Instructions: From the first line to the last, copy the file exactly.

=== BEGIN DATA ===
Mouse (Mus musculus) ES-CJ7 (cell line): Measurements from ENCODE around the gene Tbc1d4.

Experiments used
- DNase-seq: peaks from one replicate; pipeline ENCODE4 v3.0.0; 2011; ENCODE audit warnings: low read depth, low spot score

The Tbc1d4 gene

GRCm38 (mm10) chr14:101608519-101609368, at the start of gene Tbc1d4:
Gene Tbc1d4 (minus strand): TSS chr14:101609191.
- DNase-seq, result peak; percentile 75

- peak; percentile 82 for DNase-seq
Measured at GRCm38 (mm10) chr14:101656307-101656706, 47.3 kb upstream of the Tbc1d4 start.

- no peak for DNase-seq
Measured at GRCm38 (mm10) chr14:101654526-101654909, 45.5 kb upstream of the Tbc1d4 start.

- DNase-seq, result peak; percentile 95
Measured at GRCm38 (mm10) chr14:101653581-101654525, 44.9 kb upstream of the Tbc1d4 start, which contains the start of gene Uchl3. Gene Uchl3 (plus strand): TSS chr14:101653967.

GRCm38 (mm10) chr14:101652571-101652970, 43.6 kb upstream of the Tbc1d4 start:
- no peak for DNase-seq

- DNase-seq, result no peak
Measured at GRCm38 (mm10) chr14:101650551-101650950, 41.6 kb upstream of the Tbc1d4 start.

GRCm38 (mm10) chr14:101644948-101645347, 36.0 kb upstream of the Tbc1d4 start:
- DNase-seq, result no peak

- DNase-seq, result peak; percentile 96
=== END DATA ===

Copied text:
Mouse (Mus musculus) ES-CJ7 (cell line): Measurements from ENCODE around the gene Tbc1d4.

Experiments used
- DNase-seq: peaks from one replicate; pipeline ENCODE4 v3.0.0; 2011; ENCODE audit warnings: low read depth, low spot score

The Tbc1d4 gene

GRCm38 (mm10) chr14:101608519-101609368, at the start of gene Tbc1d4:
Gene Tbc1d4 (minus strand): TSS chr14:101609191.
- DNase-seq, result peak; percentile 75

- peak; percentile 82 for DNase-seq
Measured at GRCm38 (mm10) chr14:101656307-101656706, 47.3 kb upstream of the Tbc1d4 start.

- no peak for DNase-seq
Measured at GRCm38 (mm10) chr14:101654526-101654909, 45.5 kb upstream of the Tbc1d4 start.

- DNase-seq, result peak; percentile 95
Measured at GRCm38 (mm10) chr14:101653581-101654525, 44.9 kb upstream of the Tbc1d4 start, which contains the start of gene Uchl3. Gene Uchl3 (plus strand): TSS chr14:101653967.

GRCm38 (mm10) chr14:101652571-101652970, 43.6 kb upstream of the Tbc1d4 start:
- no peak for DNase-seq

- DNase-seq, result no peak
Measured at GRCm38 (mm10) chr14:101650551-101650950, 41.6 kb upstream of the Tbc1d4 start.

GRCm38 (mm10) chr14:101644948-101645347, 36.0 kb upstream of the Tbc1d4 start:
- DNase-seq, result no peak

- DNase-seq, result peak; percentile 96